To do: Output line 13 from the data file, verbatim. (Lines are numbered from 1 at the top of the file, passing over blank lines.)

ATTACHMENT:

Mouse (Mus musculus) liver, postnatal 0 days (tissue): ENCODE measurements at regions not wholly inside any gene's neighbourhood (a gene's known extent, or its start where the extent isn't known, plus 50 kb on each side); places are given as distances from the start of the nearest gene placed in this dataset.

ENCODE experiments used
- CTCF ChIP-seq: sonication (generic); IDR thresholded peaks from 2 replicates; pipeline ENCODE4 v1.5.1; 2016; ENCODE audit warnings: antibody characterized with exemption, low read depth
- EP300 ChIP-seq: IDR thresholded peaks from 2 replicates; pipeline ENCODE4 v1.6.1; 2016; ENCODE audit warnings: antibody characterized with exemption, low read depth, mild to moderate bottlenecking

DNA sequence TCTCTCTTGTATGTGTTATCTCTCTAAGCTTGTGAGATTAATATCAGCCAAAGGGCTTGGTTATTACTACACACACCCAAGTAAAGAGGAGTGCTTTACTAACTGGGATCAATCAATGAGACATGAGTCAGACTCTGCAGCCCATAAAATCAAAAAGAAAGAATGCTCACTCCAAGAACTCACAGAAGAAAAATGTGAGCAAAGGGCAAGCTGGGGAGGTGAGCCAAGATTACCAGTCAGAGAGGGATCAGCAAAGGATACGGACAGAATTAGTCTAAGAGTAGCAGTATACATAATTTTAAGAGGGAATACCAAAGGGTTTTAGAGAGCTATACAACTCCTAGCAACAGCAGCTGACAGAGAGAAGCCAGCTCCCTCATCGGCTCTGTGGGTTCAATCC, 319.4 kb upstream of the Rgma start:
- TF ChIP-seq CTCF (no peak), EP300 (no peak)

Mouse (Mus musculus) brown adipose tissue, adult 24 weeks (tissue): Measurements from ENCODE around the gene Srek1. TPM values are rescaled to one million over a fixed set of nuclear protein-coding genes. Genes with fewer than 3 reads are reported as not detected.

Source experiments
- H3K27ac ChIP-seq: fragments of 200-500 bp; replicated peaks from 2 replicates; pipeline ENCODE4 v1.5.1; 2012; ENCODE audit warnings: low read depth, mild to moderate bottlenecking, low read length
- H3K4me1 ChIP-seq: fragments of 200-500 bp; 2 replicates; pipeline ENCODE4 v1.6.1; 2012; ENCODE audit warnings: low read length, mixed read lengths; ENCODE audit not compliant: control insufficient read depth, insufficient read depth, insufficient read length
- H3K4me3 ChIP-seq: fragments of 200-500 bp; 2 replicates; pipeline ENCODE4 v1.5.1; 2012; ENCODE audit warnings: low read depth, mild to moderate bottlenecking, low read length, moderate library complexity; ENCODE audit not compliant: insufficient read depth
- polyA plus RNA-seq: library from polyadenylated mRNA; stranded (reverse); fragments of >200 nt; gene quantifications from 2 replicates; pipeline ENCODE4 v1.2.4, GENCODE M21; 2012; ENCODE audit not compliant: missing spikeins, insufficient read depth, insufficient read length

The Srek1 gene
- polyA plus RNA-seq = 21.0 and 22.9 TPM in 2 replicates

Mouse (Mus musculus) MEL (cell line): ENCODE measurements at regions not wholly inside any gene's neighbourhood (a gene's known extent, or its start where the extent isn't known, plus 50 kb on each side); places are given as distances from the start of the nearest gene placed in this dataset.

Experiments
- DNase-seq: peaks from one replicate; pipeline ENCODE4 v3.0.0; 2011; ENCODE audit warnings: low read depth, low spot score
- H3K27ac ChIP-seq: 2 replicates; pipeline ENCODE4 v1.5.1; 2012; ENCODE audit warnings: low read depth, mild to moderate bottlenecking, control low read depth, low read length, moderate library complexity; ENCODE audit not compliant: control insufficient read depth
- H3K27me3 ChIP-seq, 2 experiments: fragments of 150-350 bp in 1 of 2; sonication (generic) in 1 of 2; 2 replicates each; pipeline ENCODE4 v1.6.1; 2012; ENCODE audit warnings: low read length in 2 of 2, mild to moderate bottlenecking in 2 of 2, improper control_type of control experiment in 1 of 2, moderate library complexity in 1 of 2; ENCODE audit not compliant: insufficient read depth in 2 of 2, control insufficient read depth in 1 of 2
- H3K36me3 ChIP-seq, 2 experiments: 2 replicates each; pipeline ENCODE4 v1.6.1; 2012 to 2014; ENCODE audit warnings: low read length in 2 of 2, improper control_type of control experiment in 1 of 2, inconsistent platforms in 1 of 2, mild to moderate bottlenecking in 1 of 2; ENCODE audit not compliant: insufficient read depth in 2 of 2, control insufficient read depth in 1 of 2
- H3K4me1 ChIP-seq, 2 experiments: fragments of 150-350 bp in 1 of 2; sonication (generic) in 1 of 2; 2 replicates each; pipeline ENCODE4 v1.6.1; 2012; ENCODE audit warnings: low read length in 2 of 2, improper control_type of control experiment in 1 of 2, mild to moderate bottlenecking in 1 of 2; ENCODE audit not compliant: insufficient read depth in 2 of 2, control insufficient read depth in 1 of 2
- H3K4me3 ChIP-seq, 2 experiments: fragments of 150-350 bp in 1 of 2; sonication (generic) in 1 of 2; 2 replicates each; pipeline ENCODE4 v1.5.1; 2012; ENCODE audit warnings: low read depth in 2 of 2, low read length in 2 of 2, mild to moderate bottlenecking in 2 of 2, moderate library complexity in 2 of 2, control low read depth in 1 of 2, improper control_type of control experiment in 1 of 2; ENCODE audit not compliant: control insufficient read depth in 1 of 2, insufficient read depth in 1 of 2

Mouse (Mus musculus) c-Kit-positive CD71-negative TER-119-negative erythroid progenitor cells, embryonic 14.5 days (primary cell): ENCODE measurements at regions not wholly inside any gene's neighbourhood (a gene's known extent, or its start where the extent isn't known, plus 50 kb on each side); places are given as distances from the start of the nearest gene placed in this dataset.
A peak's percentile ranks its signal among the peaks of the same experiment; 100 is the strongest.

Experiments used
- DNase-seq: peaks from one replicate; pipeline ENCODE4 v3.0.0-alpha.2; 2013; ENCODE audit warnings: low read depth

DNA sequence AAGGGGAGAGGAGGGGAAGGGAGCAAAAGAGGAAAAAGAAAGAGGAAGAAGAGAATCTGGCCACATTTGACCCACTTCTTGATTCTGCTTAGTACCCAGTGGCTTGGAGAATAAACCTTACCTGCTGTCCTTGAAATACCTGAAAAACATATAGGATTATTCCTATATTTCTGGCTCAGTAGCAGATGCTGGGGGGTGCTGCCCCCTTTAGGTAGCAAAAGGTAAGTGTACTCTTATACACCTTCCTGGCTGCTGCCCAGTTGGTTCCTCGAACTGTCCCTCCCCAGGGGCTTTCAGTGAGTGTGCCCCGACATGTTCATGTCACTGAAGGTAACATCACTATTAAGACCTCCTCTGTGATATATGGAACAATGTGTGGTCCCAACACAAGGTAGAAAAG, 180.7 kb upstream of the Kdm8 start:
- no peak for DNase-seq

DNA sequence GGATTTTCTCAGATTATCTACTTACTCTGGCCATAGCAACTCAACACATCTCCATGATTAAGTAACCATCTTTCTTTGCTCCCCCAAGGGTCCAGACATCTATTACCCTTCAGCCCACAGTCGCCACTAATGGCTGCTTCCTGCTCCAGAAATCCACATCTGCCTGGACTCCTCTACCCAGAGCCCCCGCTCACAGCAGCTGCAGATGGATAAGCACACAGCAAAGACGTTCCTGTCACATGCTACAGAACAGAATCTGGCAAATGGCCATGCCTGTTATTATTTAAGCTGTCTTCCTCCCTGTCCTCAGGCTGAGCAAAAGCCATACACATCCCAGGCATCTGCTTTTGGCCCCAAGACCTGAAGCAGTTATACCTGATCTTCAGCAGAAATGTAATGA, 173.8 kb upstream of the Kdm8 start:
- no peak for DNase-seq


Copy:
The Srek1 gene